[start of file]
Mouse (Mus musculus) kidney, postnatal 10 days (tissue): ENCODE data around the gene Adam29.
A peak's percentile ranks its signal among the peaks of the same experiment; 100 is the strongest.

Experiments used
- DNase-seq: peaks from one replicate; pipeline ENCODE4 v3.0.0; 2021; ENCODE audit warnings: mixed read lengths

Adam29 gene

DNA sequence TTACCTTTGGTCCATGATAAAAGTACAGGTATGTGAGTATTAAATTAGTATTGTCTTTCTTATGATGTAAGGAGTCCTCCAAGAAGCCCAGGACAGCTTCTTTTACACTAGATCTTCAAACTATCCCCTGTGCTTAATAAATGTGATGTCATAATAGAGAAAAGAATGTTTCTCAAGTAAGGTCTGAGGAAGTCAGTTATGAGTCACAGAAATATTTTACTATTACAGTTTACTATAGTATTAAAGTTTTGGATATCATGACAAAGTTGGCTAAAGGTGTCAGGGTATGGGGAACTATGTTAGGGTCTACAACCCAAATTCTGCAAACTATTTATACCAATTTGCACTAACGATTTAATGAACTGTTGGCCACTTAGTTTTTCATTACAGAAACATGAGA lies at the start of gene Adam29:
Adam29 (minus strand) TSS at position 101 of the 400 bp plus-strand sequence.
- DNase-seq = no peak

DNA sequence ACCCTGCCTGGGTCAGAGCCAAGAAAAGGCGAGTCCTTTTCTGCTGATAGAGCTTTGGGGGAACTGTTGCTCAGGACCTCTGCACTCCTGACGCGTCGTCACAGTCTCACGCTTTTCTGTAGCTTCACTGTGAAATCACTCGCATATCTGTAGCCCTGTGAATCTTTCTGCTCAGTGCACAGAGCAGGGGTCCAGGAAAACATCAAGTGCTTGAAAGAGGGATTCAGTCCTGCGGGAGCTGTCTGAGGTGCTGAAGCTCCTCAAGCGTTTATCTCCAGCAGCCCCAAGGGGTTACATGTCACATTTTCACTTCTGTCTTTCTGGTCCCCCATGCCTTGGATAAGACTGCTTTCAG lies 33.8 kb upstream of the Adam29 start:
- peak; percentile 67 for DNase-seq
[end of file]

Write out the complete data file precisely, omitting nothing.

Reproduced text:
Mouse (Mus musculus) kidney, postnatal 10 days (tissue): ENCODE data around the gene Adam29.
A peak's percentile ranks its signal among the peaks of the same experiment; 100 is the strongest.

Experiments used
- DNase-seq: peaks from one replicate; pipeline ENCODE4 v3.0.0; 2021; ENCODE audit warnings: mixed read lengths

Adam29 gene

DNA sequence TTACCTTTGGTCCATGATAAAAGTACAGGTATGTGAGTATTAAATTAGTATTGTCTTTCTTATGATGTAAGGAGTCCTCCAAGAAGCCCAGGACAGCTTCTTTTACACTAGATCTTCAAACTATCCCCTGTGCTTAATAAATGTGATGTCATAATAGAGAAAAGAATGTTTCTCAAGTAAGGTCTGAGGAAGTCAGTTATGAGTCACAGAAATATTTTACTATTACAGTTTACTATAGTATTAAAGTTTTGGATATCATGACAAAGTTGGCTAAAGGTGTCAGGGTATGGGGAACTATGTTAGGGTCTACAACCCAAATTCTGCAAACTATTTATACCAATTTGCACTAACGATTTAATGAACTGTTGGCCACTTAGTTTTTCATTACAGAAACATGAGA lies at the start of gene Adam29:
Adam29 (minus strand) TSS at position 101 of the 400 bp plus-strand sequence.
- DNase-seq = no peak

DNA sequence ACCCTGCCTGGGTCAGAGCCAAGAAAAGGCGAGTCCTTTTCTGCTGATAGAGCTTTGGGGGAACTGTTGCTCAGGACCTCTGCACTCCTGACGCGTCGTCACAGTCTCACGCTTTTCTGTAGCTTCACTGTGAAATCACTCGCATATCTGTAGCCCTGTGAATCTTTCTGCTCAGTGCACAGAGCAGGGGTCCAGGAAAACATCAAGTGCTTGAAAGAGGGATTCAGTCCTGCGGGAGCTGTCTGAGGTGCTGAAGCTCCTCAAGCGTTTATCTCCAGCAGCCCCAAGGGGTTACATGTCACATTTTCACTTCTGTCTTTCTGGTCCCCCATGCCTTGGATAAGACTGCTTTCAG lies 33.8 kb upstream of the Adam29 start:
- peak; percentile 67 for DNase-seq